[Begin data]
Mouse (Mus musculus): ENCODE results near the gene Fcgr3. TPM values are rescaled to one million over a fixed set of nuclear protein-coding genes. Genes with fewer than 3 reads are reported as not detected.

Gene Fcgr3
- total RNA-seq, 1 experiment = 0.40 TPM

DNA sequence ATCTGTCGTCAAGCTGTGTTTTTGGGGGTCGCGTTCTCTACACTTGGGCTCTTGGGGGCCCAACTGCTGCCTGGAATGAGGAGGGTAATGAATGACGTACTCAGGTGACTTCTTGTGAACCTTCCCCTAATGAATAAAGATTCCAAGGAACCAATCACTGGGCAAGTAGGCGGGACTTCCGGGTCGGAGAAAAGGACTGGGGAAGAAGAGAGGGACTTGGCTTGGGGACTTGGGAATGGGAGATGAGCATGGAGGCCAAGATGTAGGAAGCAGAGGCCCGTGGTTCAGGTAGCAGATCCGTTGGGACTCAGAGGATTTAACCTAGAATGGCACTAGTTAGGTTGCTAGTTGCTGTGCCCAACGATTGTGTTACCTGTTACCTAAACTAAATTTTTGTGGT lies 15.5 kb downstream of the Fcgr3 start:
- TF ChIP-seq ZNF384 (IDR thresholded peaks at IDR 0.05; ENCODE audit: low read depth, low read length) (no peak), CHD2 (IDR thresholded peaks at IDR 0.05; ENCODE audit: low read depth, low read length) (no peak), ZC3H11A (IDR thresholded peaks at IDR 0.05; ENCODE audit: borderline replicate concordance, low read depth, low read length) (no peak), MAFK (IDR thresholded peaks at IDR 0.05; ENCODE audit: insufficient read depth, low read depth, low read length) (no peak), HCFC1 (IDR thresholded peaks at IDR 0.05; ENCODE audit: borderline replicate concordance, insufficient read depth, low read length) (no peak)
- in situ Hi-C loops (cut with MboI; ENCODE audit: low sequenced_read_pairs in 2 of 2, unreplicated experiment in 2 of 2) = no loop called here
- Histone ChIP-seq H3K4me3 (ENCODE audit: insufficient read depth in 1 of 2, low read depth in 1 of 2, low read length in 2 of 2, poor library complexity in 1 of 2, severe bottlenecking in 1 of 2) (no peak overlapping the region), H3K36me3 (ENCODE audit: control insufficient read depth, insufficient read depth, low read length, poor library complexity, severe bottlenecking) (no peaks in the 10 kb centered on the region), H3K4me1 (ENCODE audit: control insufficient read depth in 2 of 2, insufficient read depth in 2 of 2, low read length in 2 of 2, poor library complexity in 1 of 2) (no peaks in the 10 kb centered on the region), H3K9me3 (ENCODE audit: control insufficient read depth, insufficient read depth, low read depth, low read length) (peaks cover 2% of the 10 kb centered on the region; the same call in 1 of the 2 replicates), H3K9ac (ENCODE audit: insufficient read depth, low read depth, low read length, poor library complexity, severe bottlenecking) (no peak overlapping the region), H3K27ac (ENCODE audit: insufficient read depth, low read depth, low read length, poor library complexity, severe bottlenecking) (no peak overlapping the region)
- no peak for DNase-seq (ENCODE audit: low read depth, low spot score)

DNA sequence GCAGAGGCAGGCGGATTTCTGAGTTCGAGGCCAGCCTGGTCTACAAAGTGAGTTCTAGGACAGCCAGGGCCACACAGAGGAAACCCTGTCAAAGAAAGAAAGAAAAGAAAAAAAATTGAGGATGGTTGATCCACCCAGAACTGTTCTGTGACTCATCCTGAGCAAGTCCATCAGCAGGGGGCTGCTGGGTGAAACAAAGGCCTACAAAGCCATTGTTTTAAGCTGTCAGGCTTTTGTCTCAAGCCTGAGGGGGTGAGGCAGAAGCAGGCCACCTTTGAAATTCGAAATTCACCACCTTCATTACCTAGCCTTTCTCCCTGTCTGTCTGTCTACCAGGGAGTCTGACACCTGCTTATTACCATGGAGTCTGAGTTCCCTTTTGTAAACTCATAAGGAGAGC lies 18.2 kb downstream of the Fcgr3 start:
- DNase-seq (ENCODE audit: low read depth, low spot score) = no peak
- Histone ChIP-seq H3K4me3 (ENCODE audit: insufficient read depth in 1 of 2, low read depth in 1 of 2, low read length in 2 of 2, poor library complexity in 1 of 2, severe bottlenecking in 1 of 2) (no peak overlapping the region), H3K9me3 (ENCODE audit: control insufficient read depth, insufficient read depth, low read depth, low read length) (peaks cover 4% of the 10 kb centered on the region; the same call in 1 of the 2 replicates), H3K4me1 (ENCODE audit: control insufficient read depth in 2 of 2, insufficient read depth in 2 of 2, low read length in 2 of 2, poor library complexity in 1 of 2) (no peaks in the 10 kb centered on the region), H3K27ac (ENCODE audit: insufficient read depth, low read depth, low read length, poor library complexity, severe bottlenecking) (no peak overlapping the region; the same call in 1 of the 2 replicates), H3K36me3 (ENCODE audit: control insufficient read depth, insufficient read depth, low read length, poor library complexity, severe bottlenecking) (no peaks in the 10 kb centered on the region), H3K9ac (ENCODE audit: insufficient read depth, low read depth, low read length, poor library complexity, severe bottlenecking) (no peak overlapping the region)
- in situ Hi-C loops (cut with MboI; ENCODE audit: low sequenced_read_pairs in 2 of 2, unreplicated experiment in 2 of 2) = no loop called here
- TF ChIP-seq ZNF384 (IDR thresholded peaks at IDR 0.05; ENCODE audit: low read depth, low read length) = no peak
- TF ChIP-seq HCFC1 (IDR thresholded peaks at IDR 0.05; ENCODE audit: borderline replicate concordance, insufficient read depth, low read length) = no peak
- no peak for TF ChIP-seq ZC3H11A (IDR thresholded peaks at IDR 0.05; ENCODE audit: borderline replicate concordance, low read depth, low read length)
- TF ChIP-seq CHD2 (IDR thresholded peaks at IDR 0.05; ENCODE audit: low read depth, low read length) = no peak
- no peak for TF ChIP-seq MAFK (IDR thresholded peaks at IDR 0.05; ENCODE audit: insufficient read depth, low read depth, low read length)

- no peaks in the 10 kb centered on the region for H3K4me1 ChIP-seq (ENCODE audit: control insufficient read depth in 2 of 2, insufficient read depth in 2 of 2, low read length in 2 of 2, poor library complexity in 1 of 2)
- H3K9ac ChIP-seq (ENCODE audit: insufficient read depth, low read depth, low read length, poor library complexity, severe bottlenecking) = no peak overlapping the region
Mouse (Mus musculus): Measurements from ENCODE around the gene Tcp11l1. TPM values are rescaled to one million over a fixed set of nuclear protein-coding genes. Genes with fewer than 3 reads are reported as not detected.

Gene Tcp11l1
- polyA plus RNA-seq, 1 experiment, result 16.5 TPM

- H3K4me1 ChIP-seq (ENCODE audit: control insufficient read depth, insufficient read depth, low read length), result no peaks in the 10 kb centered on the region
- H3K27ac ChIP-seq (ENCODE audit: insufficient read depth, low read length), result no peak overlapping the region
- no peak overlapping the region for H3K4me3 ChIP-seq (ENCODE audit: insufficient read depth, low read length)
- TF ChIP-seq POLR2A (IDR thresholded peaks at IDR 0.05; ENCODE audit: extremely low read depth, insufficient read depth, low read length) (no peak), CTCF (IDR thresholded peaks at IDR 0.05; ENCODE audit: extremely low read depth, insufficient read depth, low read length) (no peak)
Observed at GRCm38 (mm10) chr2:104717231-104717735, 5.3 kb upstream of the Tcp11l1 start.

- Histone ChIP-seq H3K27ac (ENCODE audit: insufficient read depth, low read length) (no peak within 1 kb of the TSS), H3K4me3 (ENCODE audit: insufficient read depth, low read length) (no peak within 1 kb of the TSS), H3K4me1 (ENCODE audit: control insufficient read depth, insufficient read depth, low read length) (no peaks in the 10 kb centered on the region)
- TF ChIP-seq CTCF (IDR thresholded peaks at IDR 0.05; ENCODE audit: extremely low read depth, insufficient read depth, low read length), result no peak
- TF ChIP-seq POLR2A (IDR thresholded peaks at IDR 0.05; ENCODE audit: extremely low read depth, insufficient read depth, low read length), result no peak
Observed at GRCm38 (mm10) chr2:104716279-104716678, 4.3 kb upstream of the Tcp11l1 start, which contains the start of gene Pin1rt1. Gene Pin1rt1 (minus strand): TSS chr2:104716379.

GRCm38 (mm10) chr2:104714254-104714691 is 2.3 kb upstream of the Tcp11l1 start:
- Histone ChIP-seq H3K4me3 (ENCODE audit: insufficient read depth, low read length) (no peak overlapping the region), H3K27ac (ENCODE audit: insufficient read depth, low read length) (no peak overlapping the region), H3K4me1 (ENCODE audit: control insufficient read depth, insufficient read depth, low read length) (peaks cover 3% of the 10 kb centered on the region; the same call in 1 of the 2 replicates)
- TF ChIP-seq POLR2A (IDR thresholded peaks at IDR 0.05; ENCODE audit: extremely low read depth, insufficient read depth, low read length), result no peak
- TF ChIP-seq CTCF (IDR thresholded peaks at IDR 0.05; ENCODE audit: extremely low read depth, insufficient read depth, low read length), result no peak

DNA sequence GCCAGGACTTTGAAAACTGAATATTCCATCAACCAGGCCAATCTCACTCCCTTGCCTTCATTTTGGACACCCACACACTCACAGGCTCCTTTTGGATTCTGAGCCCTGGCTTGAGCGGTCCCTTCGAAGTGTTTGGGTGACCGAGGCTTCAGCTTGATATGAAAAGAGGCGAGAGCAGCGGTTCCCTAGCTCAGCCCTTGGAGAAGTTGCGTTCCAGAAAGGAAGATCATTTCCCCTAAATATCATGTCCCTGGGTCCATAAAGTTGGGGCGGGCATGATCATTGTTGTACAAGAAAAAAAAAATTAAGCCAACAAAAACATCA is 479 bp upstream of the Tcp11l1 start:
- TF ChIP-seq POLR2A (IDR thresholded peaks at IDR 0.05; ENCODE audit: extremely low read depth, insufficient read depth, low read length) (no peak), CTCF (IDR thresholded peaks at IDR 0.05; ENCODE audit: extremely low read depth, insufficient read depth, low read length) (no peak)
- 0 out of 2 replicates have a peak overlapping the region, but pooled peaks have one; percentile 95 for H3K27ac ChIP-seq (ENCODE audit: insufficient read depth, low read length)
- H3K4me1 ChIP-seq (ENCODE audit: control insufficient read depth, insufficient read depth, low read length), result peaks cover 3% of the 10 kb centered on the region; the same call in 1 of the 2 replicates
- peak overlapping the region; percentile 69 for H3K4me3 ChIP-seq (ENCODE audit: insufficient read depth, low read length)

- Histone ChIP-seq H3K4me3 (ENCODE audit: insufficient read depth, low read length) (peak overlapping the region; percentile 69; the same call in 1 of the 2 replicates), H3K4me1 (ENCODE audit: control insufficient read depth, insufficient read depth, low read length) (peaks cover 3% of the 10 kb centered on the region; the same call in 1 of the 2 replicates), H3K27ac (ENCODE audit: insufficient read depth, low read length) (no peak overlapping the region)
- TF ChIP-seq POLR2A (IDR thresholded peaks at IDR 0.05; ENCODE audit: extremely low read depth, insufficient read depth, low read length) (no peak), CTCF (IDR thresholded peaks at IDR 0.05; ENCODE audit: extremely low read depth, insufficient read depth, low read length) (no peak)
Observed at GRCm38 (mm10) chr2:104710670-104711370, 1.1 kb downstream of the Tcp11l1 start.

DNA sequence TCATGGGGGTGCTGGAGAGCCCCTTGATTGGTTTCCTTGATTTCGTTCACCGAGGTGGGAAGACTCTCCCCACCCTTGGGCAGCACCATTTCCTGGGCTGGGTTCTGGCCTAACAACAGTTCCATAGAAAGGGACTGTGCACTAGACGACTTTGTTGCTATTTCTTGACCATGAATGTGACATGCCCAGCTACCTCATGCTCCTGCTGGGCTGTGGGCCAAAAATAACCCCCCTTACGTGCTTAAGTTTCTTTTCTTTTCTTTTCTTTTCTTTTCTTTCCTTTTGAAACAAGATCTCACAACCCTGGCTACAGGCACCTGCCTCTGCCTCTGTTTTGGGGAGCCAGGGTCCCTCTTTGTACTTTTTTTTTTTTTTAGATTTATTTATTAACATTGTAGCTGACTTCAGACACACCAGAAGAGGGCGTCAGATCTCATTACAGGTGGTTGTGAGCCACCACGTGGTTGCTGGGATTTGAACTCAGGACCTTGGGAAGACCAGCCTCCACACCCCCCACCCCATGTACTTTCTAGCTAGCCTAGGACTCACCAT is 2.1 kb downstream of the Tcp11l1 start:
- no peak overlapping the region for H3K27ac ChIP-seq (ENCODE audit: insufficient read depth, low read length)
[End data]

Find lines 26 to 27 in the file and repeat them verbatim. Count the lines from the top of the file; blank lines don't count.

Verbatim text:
- TF ChIP-seq POLR2A (IDR thresholded peaks at IDR 0.05; ENCODE audit: extremely low read depth, insufficient read depth, low read length) (no peak), CTCF (IDR thresholded peaks at IDR 0.05; ENCODE audit: extremely low read depth, insufficient read depth, low read length) (no peak)
Observed at GRCm38 (mm10) chr2:104717231-104717735, 5.3 kb upstream of the Tcp11l1 start.